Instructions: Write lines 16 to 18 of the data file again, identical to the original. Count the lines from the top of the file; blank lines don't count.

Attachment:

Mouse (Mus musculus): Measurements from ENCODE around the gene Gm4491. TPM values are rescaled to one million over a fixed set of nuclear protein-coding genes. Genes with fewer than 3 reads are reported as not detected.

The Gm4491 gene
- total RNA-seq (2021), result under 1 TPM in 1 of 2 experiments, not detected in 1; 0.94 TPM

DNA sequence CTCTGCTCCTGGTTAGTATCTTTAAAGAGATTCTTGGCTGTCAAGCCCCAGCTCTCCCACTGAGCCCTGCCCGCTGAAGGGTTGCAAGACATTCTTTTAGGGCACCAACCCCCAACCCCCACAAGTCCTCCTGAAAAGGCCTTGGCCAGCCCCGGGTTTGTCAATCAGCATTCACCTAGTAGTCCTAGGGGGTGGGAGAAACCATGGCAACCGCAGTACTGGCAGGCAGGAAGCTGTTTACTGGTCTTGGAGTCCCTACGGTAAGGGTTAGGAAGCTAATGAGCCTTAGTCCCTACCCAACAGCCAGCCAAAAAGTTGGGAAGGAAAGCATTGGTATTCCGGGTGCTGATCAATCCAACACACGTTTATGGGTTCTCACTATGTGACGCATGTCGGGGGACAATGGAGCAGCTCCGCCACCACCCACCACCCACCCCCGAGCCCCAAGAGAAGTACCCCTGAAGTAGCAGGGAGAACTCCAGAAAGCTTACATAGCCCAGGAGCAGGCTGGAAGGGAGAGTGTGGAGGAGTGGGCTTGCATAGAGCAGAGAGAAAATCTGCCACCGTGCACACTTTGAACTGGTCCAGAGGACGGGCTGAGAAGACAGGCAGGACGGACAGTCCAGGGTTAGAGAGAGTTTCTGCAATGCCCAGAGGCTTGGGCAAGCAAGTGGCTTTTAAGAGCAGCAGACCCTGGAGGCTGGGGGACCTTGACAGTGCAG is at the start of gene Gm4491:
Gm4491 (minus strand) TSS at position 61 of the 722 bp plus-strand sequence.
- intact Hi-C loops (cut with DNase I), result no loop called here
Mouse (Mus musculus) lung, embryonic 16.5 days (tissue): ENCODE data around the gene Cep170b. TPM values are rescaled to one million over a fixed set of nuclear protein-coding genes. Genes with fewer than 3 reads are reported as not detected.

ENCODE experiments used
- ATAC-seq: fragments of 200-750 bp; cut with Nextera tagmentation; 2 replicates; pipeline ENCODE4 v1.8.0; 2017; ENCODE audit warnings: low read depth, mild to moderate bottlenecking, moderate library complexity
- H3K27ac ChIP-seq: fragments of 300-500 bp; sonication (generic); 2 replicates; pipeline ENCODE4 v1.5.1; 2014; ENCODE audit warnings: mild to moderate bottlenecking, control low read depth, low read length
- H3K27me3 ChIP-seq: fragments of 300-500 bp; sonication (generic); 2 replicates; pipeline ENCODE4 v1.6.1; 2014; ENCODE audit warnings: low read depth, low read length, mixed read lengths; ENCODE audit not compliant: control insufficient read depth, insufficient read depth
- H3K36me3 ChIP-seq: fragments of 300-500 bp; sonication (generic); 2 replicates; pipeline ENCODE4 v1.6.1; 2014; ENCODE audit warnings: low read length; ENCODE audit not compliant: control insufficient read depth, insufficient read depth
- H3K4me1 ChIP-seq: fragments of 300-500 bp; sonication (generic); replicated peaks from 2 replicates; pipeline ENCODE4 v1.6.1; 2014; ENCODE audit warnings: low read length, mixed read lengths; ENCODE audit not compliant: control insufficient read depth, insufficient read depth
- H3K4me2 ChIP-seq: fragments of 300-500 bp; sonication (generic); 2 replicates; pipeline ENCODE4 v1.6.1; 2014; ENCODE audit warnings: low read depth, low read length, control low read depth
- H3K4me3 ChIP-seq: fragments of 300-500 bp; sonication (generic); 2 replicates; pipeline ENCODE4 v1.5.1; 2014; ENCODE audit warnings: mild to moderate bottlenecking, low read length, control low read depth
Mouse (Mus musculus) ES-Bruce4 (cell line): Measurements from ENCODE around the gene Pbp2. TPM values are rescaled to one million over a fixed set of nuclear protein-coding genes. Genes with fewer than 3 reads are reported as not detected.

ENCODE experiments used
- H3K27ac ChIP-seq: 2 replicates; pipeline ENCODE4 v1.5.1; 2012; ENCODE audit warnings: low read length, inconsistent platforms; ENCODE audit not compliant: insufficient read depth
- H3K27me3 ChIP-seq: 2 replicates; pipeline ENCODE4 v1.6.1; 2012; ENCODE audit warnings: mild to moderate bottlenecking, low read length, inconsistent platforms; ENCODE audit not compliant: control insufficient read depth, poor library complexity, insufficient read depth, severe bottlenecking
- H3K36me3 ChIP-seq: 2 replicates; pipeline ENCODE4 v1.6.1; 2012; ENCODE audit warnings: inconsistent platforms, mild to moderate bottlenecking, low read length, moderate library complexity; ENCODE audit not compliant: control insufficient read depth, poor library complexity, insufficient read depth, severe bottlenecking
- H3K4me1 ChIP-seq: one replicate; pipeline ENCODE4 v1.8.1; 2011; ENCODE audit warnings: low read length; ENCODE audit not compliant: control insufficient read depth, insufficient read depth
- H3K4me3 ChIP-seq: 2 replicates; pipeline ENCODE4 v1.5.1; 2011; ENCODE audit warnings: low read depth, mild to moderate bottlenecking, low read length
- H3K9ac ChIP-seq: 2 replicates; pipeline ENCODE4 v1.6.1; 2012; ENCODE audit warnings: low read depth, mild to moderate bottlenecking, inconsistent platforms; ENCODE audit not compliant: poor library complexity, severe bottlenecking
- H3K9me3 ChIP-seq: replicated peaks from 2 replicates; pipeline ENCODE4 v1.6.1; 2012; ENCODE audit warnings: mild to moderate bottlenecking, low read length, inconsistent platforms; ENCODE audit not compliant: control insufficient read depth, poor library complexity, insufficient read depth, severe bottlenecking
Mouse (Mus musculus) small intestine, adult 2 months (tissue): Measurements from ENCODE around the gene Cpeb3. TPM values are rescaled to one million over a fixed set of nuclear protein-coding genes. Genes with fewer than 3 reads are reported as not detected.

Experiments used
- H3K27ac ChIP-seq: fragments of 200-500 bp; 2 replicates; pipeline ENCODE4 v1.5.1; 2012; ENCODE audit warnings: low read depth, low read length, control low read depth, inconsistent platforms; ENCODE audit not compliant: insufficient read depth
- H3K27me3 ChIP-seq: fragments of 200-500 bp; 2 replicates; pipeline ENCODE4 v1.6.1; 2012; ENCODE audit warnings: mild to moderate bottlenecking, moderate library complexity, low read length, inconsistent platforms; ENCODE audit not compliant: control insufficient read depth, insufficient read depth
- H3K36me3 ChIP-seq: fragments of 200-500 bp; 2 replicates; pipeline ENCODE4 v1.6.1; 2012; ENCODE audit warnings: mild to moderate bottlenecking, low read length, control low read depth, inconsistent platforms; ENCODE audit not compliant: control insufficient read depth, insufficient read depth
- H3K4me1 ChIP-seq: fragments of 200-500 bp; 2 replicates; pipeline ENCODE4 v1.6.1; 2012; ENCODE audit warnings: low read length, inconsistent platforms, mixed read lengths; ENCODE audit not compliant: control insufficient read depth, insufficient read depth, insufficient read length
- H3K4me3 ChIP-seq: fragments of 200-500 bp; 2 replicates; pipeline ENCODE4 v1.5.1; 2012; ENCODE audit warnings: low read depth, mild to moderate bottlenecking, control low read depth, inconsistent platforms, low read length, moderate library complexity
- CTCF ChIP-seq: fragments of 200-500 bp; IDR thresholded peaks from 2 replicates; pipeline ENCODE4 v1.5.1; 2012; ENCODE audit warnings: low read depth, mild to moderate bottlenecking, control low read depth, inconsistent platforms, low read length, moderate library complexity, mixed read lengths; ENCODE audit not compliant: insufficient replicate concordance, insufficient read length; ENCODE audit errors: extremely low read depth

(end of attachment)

Mouse (Mus musculus) ES-Bruce4 (cell line): Measurements from ENCODE around the gene Pbp2. TPM values are rescaled to one million over a fixed set of nuclear protein-coding genes. Genes with fewer than 3 reads are reported as not detected.

ENCODE experiments used
- H3K27ac ChIP-seq: 2 replicates; pipeline ENCODE4 v1.5.1; 2012; ENCODE audit warnings: low read length, inconsistent platforms; ENCODE audit not compliant: insufficient read depth